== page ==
When I was a boy, we often played street hockey outside our duplex. We had a lot of fun, and made a lot of noise shouting to and at each other. One of the bigger kids broke a neighbour's garage window with a slapshot one day, so we all took off, and only owned up after we realized denial of our guilt would be impossible. After that, we moved games to a nearby dead-end street where none of us lived—so we could be as noisy as we wanted, since we didn’t know any residents.
It’s only in recent years, as a homeowner with my own kids, that I’ve become mindful of things like property damage, the danger of adolescent boys accidentally thudding into child bystanders much smaller than themselves, and the other perils that accompany unsupervised, high-energy activities. That’s why, while my heart sided with a Hamilton father who appeared in court last week to defend his son’s right to play street sports, I understood why the neighbour who complained to police about that activity had done so (page 11). (The charge was dismissed, on the grounds there was doubt as to whether the father and son, who had been tossing a football back and forth, were in fact doing so on the street at the time of the complaint.) There are probably millions of sports fans, myself among them, who were glad the courts didn’t rule against street sports—but that ruling didn’t, and shouldn’t, mean a free pass to tramp all over neighbours’ property.
From there, we segue to another recent fuss—over political patronage in Ottawa. The common thread linking both issues is the sense of entidement among key players, meaning kids playing street sports and Public Works Minister Alfonso Gagliano and his aides, who are alleged to have routinely pushed executives at a Crown corporation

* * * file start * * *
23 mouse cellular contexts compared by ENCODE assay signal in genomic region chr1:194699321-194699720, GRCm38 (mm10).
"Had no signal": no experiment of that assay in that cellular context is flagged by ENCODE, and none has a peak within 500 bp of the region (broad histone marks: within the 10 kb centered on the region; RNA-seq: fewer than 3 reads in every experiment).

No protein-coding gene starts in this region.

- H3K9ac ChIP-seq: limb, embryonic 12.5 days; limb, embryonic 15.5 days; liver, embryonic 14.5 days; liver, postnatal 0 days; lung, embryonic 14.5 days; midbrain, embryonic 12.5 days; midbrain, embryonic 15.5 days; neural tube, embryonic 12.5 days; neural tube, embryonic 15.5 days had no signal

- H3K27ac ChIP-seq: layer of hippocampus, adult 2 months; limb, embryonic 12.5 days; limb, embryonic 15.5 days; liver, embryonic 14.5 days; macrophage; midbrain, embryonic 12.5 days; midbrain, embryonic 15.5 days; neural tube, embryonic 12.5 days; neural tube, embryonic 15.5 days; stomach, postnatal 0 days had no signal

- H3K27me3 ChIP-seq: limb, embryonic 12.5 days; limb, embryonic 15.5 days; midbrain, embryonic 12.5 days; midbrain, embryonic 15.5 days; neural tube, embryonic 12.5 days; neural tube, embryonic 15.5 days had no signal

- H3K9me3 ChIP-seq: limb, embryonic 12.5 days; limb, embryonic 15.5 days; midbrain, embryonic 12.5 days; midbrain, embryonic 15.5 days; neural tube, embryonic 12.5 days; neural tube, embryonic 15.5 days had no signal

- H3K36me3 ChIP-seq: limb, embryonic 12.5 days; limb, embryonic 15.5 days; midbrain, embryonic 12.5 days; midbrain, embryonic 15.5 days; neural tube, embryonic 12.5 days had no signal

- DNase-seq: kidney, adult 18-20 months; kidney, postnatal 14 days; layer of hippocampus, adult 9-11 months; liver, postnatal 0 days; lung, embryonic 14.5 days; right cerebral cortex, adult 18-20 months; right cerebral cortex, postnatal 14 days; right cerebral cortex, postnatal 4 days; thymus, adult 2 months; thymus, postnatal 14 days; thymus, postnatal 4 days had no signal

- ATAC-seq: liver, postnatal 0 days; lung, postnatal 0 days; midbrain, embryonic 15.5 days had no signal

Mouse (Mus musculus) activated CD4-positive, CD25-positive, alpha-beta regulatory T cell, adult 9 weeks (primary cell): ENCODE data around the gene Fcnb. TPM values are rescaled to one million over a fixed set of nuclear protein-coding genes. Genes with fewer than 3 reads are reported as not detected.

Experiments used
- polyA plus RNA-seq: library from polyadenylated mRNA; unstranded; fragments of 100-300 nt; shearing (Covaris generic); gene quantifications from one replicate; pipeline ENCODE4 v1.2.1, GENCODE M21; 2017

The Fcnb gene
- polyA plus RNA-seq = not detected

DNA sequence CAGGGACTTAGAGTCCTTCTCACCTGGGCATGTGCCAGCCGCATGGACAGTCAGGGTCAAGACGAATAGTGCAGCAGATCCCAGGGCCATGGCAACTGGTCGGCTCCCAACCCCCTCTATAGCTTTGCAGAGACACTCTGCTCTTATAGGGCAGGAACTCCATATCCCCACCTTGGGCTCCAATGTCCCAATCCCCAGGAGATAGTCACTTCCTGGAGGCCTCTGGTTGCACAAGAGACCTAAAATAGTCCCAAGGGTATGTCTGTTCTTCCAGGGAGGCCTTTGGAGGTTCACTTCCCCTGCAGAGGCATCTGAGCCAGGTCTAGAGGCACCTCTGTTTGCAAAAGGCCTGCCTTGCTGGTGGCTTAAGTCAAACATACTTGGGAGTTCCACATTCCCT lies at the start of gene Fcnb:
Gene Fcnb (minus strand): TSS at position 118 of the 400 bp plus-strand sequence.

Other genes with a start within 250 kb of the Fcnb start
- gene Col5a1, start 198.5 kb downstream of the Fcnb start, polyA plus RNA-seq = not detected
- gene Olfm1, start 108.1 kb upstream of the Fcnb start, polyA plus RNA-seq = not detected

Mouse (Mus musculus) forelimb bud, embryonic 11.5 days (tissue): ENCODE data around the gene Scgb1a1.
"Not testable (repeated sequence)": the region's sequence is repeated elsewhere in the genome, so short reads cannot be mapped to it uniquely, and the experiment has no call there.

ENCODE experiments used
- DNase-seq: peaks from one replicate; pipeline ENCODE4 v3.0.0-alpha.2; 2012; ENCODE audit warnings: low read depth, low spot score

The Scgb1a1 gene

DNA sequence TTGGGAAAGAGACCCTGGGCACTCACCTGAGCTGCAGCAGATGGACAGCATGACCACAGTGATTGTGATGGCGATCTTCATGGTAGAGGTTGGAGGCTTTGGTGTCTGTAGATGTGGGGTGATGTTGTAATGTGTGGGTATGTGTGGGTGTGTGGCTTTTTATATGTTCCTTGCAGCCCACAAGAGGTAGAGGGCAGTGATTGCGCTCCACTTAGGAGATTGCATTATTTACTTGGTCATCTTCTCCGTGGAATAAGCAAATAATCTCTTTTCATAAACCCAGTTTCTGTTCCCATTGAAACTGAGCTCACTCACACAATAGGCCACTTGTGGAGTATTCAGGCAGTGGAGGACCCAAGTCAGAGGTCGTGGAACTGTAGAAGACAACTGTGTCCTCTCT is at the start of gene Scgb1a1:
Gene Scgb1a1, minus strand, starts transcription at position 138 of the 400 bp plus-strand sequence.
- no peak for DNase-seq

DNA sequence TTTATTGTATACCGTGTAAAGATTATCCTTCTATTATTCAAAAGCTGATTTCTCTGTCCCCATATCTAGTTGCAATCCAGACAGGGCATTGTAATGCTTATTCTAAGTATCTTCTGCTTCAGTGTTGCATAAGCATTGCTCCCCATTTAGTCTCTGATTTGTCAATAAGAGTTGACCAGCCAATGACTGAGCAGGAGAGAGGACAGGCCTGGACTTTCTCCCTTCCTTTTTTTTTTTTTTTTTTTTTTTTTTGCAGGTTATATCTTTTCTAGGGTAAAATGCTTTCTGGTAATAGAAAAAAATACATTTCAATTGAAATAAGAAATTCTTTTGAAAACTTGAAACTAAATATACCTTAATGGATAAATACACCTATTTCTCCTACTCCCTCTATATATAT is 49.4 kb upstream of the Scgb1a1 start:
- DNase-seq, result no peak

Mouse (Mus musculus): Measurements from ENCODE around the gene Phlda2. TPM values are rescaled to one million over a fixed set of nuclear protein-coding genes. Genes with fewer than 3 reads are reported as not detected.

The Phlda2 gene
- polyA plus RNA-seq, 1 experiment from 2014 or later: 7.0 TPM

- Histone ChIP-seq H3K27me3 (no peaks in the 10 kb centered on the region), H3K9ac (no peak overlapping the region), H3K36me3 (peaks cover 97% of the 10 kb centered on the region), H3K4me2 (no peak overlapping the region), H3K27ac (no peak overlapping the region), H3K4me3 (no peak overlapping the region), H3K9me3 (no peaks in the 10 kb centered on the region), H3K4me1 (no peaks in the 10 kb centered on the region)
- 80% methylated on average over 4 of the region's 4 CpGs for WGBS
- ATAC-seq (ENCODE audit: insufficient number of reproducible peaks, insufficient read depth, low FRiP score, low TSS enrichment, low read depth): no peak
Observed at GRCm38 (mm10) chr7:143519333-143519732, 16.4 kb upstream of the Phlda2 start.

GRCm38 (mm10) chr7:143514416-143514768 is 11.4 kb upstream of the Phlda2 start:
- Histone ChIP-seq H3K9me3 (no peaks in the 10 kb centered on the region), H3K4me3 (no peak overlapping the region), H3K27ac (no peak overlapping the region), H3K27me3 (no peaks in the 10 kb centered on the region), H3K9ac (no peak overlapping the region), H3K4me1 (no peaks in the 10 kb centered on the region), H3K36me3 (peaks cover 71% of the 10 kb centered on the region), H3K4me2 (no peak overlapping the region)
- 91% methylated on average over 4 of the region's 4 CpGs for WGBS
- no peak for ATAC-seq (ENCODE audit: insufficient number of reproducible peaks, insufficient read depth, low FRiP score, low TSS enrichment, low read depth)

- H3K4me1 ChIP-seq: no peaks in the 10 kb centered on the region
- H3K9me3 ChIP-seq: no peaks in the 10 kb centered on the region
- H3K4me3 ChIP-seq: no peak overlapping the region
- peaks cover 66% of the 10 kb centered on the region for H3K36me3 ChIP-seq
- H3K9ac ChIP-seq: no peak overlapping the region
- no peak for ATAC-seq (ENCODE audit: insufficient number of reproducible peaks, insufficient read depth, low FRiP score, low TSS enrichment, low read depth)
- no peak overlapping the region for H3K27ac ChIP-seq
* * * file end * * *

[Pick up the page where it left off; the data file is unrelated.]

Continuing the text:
to grant jobs to their friends (page 12). In the first instance, it’s understandable that kids look at the world in terms of what suits them, without much consideration of the greater good. As they get older, if their parents imbue them with a proper value system, they learn that their own wants may not be compatible with those of a larger world, so they learn to compromise. That means, for example, they may play street hockey only at certain times, or try not to shout so much, or stay away from the part of the street where elderly people live.
In short, you can make excuses for kids in such circumstances, but not for those federal Liberals who seem to presume that government exists primarily to suit them and their friends. Gagliano, who acts as Jean Chrétiens Quebec lieutenant, has been involved in a series of such controversies. But when you hear calls from opposition MPs (and some Liberals) to sack Gagliano, remember that he’s been doing what the PM himself has done on occasion, such as when Chrétien lobbied the federal Business Development Bank for loans to be given to supporters of his in Shawinigan with questionable credentials.
Every time this issue comes up, the Libs respond that since no one has proven they’ve broken any laws, that means they’ve done nothing wrong. That response evades the real issues, which are that they have a responsibility to serve people other than themselves, and they’re supposed to be setting ethical standards, rather than abusing them. Say this about street sports: kids, unlike the Libs, sometimes don’t know any better—and are much more likely to eventually behave.
firstname.lastname@example.org to comment on From the Editor
The story you want is part of the Maclean’s Archives. To access it, log in here or sign up for your free 30-day trial.
Experience anything and everything Maclean's has ever published — over 3,500 issues and 150,000 articles, images and advertisements — since 1905. Browse on your own, or explore our curated collections and timely recommendations.WATCH THIS VIDEO for highlights of everything the Maclean's Archives has to offer.